Miles Street, London
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Downing Students (Miles Lambeth) LPI
- Site Investigation
- Piled Raft Analysis
- Pile Load Assessment
- Viaduct Movement Assessment
- Network Rail Impact Assessment
Piled Raft Analysis and Viaduct Movement Assessment
The proposed development at Miles Street involved the construction of a 37 storey tower block with one double-storey basement and one single storey basement.
The site was underlain by 2m of Made Ground and 6m of Kempton Park Gravels over London Clay. A Network Rail viaduct carrying mainline rails to and from London Waterloo was present some 6m from the proposed basement wall.
CGL developed a piled raft design for the structure, with the geotechnical design carried out using PLAXIS 3D finite element software and a piled raft specific PLAXIS model (Figure 1). Using this software multiple loading conditions can be efficiently assessed and a detailed pile loading schedule provided. The CGL model was additionally able to show that there was redundancy within the proposed pile layout and potential for reductions in pile numbers.
Following the development of the piled raft design, a detailed PLAXIS model was constructed including the structure of the Network Rail viaduct, founded on concrete pier foundations with a formation level some 2m below ground level and with the viaduct track level supported on the piers. The full proposed loading of the structure was applied through a realistic construction sequence and ground movements from each stage assessed. The PLAXIS model was used to derive the secant pile wall deflection movements, with the 3D model able to capture the beneficial impact of the basement geometry of wall deflections. The PLAXIS ground movements through the construction sequence were combined with pile installation movements calculated based on CIRIA 760 to provide total movements at the viaduct and of the tracks on the viaduct.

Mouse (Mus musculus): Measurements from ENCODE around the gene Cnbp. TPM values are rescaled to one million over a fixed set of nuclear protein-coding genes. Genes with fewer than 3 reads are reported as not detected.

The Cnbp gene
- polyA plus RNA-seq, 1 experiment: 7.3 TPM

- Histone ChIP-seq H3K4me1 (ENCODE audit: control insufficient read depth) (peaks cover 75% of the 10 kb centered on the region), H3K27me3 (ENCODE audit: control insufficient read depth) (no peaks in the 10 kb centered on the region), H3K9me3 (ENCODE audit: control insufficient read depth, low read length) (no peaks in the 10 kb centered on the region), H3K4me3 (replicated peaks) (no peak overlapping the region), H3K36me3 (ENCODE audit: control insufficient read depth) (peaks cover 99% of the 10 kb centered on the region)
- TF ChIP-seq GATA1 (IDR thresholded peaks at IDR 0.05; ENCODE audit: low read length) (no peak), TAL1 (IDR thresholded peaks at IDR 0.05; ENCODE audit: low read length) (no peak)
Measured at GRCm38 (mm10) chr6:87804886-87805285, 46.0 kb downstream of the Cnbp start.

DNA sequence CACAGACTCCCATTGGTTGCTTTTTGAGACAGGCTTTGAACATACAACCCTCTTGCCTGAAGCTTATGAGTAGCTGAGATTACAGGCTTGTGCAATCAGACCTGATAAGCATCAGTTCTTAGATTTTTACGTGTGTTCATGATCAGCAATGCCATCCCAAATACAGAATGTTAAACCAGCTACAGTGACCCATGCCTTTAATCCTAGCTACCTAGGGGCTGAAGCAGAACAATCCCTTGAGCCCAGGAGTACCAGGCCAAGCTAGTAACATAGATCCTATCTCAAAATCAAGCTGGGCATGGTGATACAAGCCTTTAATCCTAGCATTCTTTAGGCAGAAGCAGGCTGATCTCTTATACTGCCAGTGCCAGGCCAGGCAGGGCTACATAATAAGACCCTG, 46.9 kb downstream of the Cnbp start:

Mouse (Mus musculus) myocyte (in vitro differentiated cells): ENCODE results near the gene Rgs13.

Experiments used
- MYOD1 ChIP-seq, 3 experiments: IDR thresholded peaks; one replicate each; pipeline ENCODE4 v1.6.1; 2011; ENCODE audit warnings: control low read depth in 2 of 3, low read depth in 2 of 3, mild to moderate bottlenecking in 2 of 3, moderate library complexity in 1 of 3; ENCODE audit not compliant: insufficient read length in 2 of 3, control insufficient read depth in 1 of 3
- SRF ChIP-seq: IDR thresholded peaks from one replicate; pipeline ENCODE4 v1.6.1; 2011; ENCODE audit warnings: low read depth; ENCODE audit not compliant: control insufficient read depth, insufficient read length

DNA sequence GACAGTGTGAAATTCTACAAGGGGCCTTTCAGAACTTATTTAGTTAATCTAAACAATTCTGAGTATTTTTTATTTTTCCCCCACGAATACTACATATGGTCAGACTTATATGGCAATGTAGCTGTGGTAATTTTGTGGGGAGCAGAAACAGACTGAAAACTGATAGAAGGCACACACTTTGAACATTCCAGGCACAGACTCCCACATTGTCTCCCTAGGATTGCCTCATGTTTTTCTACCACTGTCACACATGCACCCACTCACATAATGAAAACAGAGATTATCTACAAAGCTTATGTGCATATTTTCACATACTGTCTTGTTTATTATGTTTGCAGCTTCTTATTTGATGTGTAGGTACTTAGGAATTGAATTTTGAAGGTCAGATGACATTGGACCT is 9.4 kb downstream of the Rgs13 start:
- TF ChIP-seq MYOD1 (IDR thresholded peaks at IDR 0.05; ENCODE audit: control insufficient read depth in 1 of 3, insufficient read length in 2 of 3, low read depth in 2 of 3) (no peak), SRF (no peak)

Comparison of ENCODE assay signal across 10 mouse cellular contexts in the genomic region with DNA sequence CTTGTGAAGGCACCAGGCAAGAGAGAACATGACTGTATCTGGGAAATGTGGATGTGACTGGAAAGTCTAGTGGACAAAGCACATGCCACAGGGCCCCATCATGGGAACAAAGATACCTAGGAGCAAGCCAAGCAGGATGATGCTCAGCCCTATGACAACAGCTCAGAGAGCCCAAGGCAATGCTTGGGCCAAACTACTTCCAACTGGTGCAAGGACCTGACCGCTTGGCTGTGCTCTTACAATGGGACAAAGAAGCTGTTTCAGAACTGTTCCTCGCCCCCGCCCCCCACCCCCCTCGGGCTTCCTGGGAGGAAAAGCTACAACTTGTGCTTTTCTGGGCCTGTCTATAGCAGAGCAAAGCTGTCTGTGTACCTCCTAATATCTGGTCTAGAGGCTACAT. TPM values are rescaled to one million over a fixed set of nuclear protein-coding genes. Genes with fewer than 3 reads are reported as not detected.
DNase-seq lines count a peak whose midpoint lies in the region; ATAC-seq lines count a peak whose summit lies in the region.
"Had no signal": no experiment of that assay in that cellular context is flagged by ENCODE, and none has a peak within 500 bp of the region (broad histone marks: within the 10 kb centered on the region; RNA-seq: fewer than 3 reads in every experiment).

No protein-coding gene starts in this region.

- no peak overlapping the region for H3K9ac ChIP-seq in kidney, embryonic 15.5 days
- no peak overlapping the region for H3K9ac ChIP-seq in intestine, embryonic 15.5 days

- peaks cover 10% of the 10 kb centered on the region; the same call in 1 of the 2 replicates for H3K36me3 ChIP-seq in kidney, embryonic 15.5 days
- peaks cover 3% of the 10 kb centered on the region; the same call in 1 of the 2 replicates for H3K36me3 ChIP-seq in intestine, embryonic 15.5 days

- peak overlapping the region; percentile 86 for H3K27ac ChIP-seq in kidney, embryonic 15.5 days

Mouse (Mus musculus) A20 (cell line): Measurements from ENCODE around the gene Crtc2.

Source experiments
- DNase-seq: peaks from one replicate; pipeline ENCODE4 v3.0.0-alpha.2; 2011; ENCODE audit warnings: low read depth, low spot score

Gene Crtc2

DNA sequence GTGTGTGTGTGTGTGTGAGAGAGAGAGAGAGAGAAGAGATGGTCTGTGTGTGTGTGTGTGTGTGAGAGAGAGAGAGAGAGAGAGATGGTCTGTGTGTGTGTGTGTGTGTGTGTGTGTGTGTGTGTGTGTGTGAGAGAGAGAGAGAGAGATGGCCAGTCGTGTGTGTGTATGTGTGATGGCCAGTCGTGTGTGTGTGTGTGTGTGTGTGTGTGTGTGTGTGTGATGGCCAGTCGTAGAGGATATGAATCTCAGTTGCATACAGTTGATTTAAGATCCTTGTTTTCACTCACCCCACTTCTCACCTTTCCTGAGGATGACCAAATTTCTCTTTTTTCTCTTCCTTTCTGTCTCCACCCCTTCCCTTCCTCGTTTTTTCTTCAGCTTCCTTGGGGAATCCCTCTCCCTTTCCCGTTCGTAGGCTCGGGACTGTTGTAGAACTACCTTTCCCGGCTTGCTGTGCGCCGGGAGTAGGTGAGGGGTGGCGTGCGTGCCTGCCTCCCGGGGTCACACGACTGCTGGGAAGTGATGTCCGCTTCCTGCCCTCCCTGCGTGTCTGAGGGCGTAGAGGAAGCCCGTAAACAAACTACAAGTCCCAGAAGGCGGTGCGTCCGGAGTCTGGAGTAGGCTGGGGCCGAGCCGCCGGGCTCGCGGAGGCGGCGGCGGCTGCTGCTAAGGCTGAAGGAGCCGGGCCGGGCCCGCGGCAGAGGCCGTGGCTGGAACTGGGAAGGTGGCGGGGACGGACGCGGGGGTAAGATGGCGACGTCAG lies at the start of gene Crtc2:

This ground movement assessment method effectively showed that the proposed development would not lead to movements of the network rail tracks would be above the relevant Network Rail assessment criteria and that the proposed development would not pose a threat to the structural integrity of the viaduct. The clear demonstration of this allowed the development to proceed swiftly, with construction currently underway.